There are a number of tools available to baseball and softball players to track their statistics.  For example, Gamechanger and high school or college websites will provide season totals for wins, losses, ERA, strike percentage, and so forth.  From these sources players may be able to see improvement over time.  But how many of us benchmark our current status, go through a training cycle, and measure the results?  In our opinion if you are not measuring training cycles you have no way of knowing whether you are improving over time.  We assess our players and create a base set of data prior to any lessons.  We aren’t just looking at velocity, control, strike percentage, etc.  Our assessments conducted before a training cycle include the S.C.O.R.E., which is our home-grown strength and mobility assessment, to learn if there are any physical constraints holding you back.  And our data points on your performance go way beyond the standard repertoire of traditional baseball statistics.

  • Pitch speed
  • Vertical and horizontal pitch launch angles
  • Spin rate
  • Pitch spin axis
  • Pitch spin tilt
  • Release height
  • Release side
  • Extension
  • Pitch strike zone height
  • Pitch strike zone offset
  • Approach speed
  • Vertical and horizontal approach angles
  • Pitch time
  • Vertical / horizontal break and movement

All pitch related tracked data is available to our players and their family via the FlightScope app.

An example I heard discussed not too long ago considered a high school player who thought he had an outstanding slider with 2-inches of vertical movement and six-inches of horizontal movement on the break.   It might be outstanding if hitters don’t see this kind of pitch very often.  Or it might not.  What if every other top high school pitcher in his conference throws a pitch with similar characteristics?  Would that pitch help that pitcher stand out?  It would not.  What if he changes his arm slot every time he throws the slider, making it easier for hitters to key on that pitch?  Similarly, what amount of velocity is necessary at a given level of baseball to be considered “elite”?  This is an age specific question.  How much control is needed?  This is not an age specific question.  The way you navigate and find answers to these questions is by working with a professional coach to assess, which is something we do extremely well.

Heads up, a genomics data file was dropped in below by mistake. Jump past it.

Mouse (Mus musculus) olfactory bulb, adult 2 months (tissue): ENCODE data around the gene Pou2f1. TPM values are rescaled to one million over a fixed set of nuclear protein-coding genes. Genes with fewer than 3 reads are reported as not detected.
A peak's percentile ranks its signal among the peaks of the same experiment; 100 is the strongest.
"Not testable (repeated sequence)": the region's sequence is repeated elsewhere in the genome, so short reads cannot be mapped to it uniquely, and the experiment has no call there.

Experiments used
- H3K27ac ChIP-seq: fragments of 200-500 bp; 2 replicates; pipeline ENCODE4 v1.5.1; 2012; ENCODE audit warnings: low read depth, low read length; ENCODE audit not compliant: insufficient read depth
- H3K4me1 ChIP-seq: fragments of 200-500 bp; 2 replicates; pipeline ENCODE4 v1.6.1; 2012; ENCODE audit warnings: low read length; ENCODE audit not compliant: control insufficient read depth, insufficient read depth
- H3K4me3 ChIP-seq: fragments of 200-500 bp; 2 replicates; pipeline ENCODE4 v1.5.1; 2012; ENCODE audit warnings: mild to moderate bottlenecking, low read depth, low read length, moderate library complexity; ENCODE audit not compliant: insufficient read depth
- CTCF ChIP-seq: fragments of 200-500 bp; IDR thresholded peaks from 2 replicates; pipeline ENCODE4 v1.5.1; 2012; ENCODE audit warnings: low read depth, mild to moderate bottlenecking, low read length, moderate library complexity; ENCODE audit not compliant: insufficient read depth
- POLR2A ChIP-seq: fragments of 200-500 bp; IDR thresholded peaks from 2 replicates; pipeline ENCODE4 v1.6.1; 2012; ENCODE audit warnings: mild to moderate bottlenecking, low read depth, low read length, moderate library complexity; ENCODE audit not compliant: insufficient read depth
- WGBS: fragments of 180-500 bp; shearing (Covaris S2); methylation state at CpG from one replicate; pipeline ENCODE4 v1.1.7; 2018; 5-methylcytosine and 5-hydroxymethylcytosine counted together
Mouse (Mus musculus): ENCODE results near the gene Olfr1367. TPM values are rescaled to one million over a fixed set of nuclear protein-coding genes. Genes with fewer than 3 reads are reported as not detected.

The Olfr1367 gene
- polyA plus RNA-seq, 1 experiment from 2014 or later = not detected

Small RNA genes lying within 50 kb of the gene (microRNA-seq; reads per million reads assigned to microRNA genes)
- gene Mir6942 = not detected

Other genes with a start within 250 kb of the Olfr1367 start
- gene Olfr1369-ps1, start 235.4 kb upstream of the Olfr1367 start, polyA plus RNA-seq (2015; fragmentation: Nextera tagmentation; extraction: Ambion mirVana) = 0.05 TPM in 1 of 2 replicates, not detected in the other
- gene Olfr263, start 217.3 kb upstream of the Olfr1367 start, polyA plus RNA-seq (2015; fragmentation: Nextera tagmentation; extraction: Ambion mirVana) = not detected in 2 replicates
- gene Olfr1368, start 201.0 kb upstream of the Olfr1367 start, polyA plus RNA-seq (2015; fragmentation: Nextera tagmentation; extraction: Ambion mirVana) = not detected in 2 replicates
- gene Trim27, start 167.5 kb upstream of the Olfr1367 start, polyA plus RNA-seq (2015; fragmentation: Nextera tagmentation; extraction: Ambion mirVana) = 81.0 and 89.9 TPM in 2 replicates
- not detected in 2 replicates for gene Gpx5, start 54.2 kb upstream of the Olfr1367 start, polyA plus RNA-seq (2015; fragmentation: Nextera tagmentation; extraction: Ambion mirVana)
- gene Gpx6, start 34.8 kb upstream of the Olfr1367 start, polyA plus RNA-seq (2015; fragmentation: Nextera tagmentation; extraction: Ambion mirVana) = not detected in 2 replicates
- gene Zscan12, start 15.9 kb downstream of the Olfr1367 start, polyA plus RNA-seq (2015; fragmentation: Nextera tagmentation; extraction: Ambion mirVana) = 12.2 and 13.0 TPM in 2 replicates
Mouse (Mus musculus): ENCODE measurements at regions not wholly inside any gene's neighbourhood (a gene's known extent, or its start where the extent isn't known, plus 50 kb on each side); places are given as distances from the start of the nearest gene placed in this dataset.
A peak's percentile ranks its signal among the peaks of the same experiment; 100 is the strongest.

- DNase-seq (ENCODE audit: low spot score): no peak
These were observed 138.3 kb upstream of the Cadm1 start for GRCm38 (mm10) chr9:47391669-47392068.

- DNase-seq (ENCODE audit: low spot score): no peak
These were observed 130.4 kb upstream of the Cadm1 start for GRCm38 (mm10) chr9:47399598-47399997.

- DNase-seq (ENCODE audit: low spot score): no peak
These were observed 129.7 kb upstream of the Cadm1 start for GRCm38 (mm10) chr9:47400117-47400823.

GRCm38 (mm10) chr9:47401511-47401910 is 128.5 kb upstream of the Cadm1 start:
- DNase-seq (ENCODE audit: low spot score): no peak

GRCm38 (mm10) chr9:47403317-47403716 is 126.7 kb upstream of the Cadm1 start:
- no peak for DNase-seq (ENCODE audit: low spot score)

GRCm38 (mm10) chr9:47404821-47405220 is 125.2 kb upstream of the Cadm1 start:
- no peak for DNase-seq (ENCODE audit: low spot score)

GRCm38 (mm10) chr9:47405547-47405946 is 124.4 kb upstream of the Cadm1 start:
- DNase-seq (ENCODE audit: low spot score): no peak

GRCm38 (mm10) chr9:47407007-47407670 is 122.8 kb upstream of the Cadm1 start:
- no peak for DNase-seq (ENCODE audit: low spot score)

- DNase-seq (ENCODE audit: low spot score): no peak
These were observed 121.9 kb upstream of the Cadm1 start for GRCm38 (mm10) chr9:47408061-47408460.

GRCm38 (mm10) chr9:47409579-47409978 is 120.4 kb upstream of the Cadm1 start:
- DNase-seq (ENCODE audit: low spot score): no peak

Many people believe that soreness in an arm after throwing is due to the build up of lactic acid.  This is an incorrect view.  Lactic acid is formed when your body isn’t getting enough oxygen to muscles for those muscles to meet the work demand being placed upon them.  In these cases, the body uses an anaerobic process to generate oxygen chemically.  The by-product of that anerobic process is lactic acid.  When lactic acid builds up, muscles feel sore. But the truth is that throwing a baseball is a very short, violent activity.  It does not engage an anerobic process.  So if your arm or shoulder are sore after throwing you are in fact causing some level of damage to tissue.